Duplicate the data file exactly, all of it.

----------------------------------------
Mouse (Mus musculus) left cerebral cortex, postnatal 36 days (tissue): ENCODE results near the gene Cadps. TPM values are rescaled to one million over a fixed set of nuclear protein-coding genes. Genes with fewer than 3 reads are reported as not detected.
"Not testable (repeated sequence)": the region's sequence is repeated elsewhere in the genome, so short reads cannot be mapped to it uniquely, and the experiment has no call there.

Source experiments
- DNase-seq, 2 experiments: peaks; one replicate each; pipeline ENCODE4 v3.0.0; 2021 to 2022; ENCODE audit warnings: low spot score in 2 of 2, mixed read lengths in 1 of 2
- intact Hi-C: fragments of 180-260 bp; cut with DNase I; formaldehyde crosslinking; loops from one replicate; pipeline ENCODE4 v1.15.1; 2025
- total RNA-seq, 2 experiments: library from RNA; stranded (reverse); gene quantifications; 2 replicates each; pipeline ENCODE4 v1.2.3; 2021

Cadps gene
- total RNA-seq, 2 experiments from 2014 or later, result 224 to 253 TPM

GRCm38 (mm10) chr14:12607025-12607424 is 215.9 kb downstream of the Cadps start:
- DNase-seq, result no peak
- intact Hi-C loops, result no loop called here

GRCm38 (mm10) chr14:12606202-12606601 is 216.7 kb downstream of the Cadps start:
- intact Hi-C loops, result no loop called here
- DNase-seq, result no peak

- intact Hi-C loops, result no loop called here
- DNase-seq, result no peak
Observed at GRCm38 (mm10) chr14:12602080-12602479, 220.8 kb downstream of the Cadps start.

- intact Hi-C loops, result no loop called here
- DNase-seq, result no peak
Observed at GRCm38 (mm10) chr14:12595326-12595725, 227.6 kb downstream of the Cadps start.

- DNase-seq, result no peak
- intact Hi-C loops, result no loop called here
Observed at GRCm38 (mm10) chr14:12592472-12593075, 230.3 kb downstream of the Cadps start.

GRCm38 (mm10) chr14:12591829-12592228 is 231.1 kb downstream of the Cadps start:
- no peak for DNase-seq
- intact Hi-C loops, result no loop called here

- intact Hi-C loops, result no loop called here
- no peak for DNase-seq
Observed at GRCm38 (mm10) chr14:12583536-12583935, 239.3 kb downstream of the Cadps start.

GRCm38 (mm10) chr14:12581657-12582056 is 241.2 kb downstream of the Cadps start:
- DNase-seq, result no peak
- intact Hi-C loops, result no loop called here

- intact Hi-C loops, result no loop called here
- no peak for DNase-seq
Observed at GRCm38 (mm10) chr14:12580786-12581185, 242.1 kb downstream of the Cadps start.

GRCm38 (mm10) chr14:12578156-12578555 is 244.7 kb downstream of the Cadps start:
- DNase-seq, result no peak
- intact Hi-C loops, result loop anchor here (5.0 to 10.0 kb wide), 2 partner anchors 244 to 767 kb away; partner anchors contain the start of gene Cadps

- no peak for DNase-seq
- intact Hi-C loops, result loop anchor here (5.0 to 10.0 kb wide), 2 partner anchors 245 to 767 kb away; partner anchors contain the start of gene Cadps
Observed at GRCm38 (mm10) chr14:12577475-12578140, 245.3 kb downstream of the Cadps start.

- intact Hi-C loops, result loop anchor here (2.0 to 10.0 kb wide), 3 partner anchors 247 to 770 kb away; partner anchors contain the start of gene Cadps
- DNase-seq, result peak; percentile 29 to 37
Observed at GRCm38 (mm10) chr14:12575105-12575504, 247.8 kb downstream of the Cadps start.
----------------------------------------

Mouse (Mus musculus) left cerebral cortex, postnatal 36 days (tissue): ENCODE results near the gene Cadps. TPM values are rescaled to one million over a fixed set of nuclear protein-coding genes. Genes with fewer than 3 reads are reported as not detected.
"Not testable (repeated sequence)": the region's sequence is repeated elsewhere in the genome, so short reads cannot be mapped to it uniquely, and the experiment has no call there.

Source experiments
- DNase-seq, 2 experiments: peaks; one replicate each; pipeline ENCODE4 v3.0.0; 2021 to 2022; ENCODE audit warnings: low spot score in 2 of 2, mixed read lengths in 1 of 2
- intact Hi-C: fragments of 180-260 bp; cut with DNase I; formaldehyde crosslinking; loops from one replicate; pipeline ENCODE4 v1.15.1; 2025
- total RNA-seq, 2 experiments: library from RNA; stranded (reverse); gene quantifications; 2 replicates each; pipeline ENCODE4 v1.2.3; 2021

Cadps gene
- total RNA-seq, 2 experiments from 2014 or later, result 224 to 253 TPM

GRCm38 (mm10) chr14:12607025-12607424 is 215.9 kb downstream of the Cadps start:
- DNase-seq, result no peak
- intact Hi-C loops, result no loop called here

GRCm38 (mm10) chr14:12606202-12606601 is 216.7 kb downstream of the Cadps start:
- intact Hi-C loops, result no loop called here
- DNase-seq, result no peak

- intact Hi-C loops, result no loop called here
- DNase-seq, result no peak
Observed at GRCm38 (mm10) chr14:12602080-12602479, 220.8 kb downstream of the Cadps start.

- intact Hi-C loops, result no loop called here
- DNase-seq, result no peak
Observed at GRCm38 (mm10) chr14:12595326-12595725, 227.6 kb downstream of the Cadps start.

- DNase-seq, result no peak
- intact Hi-C loops, result no loop called here
Observed at GRCm38 (mm10) chr14:12592472-12593075, 230.3 kb downstream of the Cadps start.

GRCm38 (mm10) chr14:12591829-12592228 is 231.1 kb downstream of the Cadps start:
- no peak for DNase-seq
- intact Hi-C loops, result no loop called here

- intact Hi-C loops, result no loop called here
- no peak for DNase-seq
Observed at GRCm38 (mm10) chr14:12583536-12583935, 239.3 kb downstream of the Cadps start.

GRCm38 (mm10) chr14:12581657-12582056 is 241.2 kb downstream of the Cadps start:
- DNase-seq, result no peak
- intact Hi-C loops, result no loop called here

- intact Hi-C loops, result no loop called here
- no peak for DNase-seq
Observed at GRCm38 (mm10) chr14:12580786-12581185, 242.1 kb downstream of the Cadps start.

GRCm38 (mm10) chr14:12578156-12578555 is 244.7 kb downstream of the Cadps start:
- DNase-seq, result no peak
- intact Hi-C loops, result loop anchor here (5.0 to 10.0 kb wide), 2 partner anchors 244 to 767 kb away; partner anchors contain the start of gene Cadps

- no peak for DNase-seq
- intact Hi-C loops, result loop anchor here (5.0 to 10.0 kb wide), 2 partner anchors 245 to 767 kb away; partner anchors contain the start of gene Cadps
Observed at GRCm38 (mm10) chr14:12577475-12578140, 245.3 kb downstream of the Cadps start.

- intact Hi-C loops, result loop anchor here (2.0 to 10.0 kb wide), 3 partner anchors 247 to 770 kb away; partner anchors contain the start of gene Cadps
- DNase-seq, result peak; percentile 29 to 37
Observed at GRCm38 (mm10) chr14:12575105-12575504, 247.8 kb downstream of the Cadps start.